Thousands of exoplanets have been discovered. Through the “transit technique,” astronomers have uncovered more and more of these new worlds within the orbital period of about only 100 days around Sun-like stars in the past few years. In particular, the transit survey conducted by NASA’s Kepler space telescope, with other follow-up observations, has revealed the so-called "radius valley," i.e., the low population for the planets of planetary radii ∼1.8 earth radii. This radius valley separates a large group of gaseous, hence puffy planets called sub-Neptunes from another large group of small, potentially rocky planets called super-Earths (see Figure 1). Atmospheric escape driven by extreme-ultraviolet photoevaporation has been one of the leading models to explain the presence of the radius valley. In this evolutionary scenario, the sub-Neptunes larger than the radius valley can retain the primordial hydrogen-rich atmosphere against atmospheric escape over billions of years, whereas the super-Earths smaller than the radius valley are originally sub-Neptunes but lose their primordial atmosphere later on and become the bare rocky cores. Pin-Gao Gu of Academia Sinica Institute of Astronomy and Astrophysics and Howard Chen of the Florida Institute of Technology recently predicted that these highly irradiated puffy planets near the radius valley are deuterium-enriched in their hydrogen-dominated atmospheres.
Why is studying the deuterium abundance important to astronomers? Deuterium (a.k.a. heavy hydrogen) is a sibling of hydrogen that has one proton and one neutron and is therefore twice the atomic mass of hydrogen. The deuterium-to-hydrogen (D/H) abundance ratio of Jupiter and Saturn is comparable to the protosolar value (i.e., 20 parts per million), consistent with giant-planet formation through massive gas accretion from the solar nebula. The D/H of Earth’s ocean is similar to that of carbonaceous chondrites, which may support the water delivery by asteroids from outer space. The D/H in Venus's atmosphere is much higher than that of Earth's ocean by about a factor of 100. Previous work has shown that the rapid evaporation of the putative early ocean via a runaway greenhouse effect can induce more loss of hydrogen to space than the heavier isotope D, leading to the high D/H ratio on Venus. Therefore, a similar phenomenon could also happen to these close-in sub-Neptunes that have been bombarded by more intense extreme-ultraviolet stellar photons than Venus. The resulting photoevaporating winds would lead to a more efficient escape of hydrogen than deuterium, thus enhancing the D/H value in their hydrogen-dominated atmospheres. “The D to H ratio provides crucial clues to planet formation and evolution," says Howard Chen.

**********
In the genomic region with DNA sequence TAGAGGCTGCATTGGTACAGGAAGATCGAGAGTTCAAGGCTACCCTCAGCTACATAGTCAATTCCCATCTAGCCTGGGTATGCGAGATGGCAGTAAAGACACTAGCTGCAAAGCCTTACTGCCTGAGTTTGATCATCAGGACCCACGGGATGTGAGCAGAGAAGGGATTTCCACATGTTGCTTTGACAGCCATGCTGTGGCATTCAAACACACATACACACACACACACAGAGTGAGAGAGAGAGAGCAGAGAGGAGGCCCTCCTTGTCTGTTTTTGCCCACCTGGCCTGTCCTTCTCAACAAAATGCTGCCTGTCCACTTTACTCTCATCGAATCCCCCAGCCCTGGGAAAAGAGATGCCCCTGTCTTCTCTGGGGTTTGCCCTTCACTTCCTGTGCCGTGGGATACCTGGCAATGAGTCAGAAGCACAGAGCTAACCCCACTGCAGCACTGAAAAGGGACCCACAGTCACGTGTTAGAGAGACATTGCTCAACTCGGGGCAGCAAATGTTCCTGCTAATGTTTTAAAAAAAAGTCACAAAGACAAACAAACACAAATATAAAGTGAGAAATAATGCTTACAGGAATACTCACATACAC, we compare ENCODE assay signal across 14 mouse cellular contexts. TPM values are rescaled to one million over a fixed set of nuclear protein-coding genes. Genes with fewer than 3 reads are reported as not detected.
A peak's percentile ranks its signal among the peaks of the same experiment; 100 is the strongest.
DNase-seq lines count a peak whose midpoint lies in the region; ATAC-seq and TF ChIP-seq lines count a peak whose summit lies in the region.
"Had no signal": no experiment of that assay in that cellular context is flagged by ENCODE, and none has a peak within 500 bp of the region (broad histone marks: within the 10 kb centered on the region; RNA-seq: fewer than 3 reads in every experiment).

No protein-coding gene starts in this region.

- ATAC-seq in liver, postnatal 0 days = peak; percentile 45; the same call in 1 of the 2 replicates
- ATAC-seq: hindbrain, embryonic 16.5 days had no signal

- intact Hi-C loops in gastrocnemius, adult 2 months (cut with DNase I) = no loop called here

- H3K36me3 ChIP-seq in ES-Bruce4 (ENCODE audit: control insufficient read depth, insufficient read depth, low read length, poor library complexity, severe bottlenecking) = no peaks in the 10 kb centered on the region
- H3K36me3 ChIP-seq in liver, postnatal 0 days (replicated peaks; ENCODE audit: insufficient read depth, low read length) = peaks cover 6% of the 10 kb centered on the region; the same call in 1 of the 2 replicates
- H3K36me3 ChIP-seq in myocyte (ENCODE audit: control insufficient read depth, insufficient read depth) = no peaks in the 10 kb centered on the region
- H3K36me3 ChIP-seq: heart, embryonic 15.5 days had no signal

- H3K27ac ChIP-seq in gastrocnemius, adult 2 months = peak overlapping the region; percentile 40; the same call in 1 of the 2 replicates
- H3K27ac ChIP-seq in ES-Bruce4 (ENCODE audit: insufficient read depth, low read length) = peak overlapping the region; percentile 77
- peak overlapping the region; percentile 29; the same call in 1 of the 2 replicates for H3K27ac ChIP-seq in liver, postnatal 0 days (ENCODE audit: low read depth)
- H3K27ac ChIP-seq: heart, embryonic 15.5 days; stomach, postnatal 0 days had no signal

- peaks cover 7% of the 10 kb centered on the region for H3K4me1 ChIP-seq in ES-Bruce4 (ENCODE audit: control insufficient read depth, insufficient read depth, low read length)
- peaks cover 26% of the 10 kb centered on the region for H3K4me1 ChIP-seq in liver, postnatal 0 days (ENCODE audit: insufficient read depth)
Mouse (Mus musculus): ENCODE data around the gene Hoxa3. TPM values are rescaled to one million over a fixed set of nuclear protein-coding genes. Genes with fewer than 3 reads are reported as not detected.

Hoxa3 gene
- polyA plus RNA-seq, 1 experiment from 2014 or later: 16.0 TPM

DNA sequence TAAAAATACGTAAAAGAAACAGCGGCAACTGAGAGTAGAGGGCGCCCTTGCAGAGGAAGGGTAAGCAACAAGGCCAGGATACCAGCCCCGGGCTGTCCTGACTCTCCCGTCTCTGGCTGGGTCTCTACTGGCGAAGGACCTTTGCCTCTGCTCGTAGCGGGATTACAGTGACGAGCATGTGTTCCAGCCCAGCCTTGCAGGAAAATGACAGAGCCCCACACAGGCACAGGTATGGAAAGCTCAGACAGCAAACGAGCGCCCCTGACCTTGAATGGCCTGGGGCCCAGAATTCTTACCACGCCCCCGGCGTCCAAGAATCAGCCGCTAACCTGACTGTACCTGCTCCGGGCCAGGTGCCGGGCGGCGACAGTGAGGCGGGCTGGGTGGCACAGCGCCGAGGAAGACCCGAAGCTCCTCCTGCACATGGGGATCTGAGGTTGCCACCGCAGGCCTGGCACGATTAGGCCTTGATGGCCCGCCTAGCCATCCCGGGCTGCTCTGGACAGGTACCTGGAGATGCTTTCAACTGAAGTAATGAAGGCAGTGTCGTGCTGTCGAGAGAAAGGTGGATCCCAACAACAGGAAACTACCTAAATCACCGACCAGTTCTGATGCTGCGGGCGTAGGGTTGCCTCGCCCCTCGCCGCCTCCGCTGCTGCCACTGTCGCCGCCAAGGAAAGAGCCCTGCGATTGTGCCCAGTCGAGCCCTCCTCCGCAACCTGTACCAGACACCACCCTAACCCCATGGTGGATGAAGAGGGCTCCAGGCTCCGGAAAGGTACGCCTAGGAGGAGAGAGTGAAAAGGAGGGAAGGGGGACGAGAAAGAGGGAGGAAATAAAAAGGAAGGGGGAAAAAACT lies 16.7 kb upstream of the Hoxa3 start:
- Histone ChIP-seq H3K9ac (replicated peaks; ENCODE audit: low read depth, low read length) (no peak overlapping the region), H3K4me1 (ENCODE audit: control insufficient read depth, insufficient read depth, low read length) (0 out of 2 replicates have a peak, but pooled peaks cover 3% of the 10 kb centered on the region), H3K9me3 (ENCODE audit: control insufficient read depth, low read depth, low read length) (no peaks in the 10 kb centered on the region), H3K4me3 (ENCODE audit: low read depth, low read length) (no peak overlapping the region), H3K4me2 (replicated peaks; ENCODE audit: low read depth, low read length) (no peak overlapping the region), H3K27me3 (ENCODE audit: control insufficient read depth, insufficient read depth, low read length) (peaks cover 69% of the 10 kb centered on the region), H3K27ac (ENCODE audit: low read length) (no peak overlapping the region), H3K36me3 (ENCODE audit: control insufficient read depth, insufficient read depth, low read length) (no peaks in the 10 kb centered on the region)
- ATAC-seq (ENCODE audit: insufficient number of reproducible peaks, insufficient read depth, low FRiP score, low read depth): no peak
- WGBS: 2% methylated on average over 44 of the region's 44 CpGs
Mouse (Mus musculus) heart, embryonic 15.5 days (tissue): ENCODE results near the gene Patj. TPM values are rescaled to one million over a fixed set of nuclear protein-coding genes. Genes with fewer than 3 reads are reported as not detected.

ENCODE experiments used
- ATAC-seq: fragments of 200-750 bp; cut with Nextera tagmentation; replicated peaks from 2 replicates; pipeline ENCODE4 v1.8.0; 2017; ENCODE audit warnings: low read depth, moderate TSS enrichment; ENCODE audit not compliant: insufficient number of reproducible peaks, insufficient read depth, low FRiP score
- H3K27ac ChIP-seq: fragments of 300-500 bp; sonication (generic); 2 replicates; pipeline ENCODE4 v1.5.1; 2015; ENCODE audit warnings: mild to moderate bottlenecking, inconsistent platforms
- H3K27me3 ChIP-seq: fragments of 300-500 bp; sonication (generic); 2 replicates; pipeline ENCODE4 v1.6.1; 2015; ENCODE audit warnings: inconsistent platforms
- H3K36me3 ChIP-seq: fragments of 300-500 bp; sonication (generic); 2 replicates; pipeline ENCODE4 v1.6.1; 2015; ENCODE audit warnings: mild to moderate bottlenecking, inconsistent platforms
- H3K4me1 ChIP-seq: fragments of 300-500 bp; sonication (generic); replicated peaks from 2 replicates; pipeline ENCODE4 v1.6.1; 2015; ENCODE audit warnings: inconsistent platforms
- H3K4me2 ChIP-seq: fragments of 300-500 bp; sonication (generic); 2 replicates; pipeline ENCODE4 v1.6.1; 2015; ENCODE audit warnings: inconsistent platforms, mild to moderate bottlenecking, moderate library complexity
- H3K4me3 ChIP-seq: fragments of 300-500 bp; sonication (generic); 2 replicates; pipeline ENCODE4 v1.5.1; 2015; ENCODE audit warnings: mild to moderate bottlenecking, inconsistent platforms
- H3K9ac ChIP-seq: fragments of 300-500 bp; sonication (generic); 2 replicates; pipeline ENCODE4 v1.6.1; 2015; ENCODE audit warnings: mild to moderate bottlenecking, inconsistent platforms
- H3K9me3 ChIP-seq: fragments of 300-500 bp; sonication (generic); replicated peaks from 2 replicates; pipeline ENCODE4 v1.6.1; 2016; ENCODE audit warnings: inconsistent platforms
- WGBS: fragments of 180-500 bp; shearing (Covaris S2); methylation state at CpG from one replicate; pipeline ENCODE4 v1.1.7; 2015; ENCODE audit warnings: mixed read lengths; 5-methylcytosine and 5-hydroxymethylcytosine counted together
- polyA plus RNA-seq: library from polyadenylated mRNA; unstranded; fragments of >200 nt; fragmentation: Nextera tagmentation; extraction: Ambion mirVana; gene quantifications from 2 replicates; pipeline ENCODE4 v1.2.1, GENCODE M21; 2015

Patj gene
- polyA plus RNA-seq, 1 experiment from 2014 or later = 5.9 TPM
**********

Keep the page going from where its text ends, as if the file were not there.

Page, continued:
Using computer simulations, Pin-Gao Gu and Howard Chen studied the abundance evolution of the hydrogen, deuterium, and helium in the atmospheres of close-in sub-Neptunes around Sun-like stars. The team found that a fraction of heavier D can bid farewell to the lighter hydrogen in the planetary winds over billions of years. This H-D fractionation is more prominent for the sub-Neptunes near the upper edge of the radius valley. This predictive outcome is akin to the puffy helium planets due to photoevaporating escape in the previous study by a team led by Isaac Malsky of the University of Michigan and Leslie Rogers of the University of Chicago. Assuming the initial D/H in the gas envelope of sub-Neptunes is protosolar, Figure 2 illustrates the D/H of the planets along the radius valley from this new study in comparison with those in Earth's ocean, as well as in the gas and icy planets in the solar system. “Prior to our work, the D/H has been studied for the interstellar medium, protoplanetary disks, chondrites, comets, and even Earth's ocean, but there has not yet been a rigorous attempt to quantify D/H in exoplanet atmospheres,” added Pin-Gao Gu, “For the first time, we constructed an evolutionary model to include exoplanets in the context of the D/H ratio for solar-system planets.” More hydrogen is leaving the puffy planets to dark outer space than deuterium – it sounds a bit sentimental for the life and death of the sibling compositions, reminding us of the song lyrics from the recent movie “Day Off”:
I'll leave, you take your time to go,
We're used to saying goodbye like this.
You turn to look at me, smiling sweetly.
If there's something to say, you find it unnecessary.
No matter how dark and distant the road, we're not alone.